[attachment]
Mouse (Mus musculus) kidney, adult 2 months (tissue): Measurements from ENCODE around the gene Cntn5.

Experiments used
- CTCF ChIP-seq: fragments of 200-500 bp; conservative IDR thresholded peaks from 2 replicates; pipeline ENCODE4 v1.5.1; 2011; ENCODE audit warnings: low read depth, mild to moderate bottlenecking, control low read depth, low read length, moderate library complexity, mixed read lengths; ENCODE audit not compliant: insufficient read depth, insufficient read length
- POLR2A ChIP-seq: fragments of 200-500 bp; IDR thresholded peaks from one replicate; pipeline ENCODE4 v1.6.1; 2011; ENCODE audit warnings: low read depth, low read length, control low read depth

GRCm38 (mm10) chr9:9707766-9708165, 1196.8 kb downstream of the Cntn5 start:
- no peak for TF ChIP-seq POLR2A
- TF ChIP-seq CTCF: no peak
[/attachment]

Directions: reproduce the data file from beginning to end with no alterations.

Mouse (Mus musculus) kidney, adult 2 months (tissue): Measurements from ENCODE around the gene Cntn5.

Experiments used
- CTCF ChIP-seq: fragments of 200-500 bp; conservative IDR thresholded peaks from 2 replicates; pipeline ENCODE4 v1.5.1; 2011; ENCODE audit warnings: low read depth, mild to moderate bottlenecking, control low read depth, low read length, moderate library complexity, mixed read lengths; ENCODE audit not compliant: insufficient read depth, insufficient read length
- POLR2A ChIP-seq: fragments of 200-500 bp; IDR thresholded peaks from one replicate; pipeline ENCODE4 v1.6.1; 2011; ENCODE audit warnings: low read depth, low read length, control low read depth

GRCm38 (mm10) chr9:9707766-9708165, 1196.8 kb downstream of the Cntn5 start:
- no peak for TF ChIP-seq POLR2A
- TF ChIP-seq CTCF: no peak